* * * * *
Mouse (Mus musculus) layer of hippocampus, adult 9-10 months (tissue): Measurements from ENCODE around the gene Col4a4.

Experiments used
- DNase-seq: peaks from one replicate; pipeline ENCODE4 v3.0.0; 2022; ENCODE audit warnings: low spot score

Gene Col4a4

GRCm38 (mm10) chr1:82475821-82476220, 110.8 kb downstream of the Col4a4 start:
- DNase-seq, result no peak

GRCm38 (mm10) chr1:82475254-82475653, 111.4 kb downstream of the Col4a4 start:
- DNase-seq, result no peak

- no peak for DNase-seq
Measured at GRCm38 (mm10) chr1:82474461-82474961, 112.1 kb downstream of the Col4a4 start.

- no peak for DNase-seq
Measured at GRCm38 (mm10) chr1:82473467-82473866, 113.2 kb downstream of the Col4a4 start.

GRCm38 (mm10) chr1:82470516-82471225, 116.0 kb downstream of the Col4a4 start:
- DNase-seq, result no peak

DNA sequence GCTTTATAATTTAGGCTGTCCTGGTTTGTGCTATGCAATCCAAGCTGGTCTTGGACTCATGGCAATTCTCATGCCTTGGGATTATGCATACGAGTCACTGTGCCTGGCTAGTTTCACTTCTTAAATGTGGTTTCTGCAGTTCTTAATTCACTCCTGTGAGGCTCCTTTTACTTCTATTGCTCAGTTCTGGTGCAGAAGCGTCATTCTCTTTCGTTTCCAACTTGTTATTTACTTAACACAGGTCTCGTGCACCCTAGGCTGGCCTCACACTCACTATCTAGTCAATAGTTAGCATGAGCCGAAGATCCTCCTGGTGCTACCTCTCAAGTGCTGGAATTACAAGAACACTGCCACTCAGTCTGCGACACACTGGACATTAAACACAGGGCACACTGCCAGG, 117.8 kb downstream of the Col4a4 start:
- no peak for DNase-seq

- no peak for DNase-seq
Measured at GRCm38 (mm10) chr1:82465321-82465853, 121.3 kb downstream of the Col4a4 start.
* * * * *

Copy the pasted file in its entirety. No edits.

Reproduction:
Mouse (Mus musculus) layer of hippocampus, adult 9-10 months (tissue): Measurements from ENCODE around the gene Col4a4.

Experiments used
- DNase-seq: peaks from one replicate; pipeline ENCODE4 v3.0.0; 2022; ENCODE audit warnings: low spot score

Gene Col4a4

GRCm38 (mm10) chr1:82475821-82476220, 110.8 kb downstream of the Col4a4 start:
- DNase-seq, result no peak

GRCm38 (mm10) chr1:82475254-82475653, 111.4 kb downstream of the Col4a4 start:
- DNase-seq, result no peak

- no peak for DNase-seq
Measured at GRCm38 (mm10) chr1:82474461-82474961, 112.1 kb downstream of the Col4a4 start.

- no peak for DNase-seq
Measured at GRCm38 (mm10) chr1:82473467-82473866, 113.2 kb downstream of the Col4a4 start.

GRCm38 (mm10) chr1:82470516-82471225, 116.0 kb downstream of the Col4a4 start:
- DNase-seq, result no peak

DNA sequence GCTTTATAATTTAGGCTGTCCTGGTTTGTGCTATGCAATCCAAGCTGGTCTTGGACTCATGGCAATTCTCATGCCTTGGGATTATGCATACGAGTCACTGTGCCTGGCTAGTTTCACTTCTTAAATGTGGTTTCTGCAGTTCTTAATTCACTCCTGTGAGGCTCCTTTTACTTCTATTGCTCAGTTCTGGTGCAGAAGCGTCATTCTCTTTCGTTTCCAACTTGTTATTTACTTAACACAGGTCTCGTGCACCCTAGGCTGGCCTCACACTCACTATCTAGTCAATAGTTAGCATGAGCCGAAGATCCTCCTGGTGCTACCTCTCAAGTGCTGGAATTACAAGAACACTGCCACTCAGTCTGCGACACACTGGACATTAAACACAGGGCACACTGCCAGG, 117.8 kb downstream of the Col4a4 start:
- no peak for DNase-seq

- no peak for DNase-seq
Measured at GRCm38 (mm10) chr1:82465321-82465853, 121.3 kb downstream of the Col4a4 start.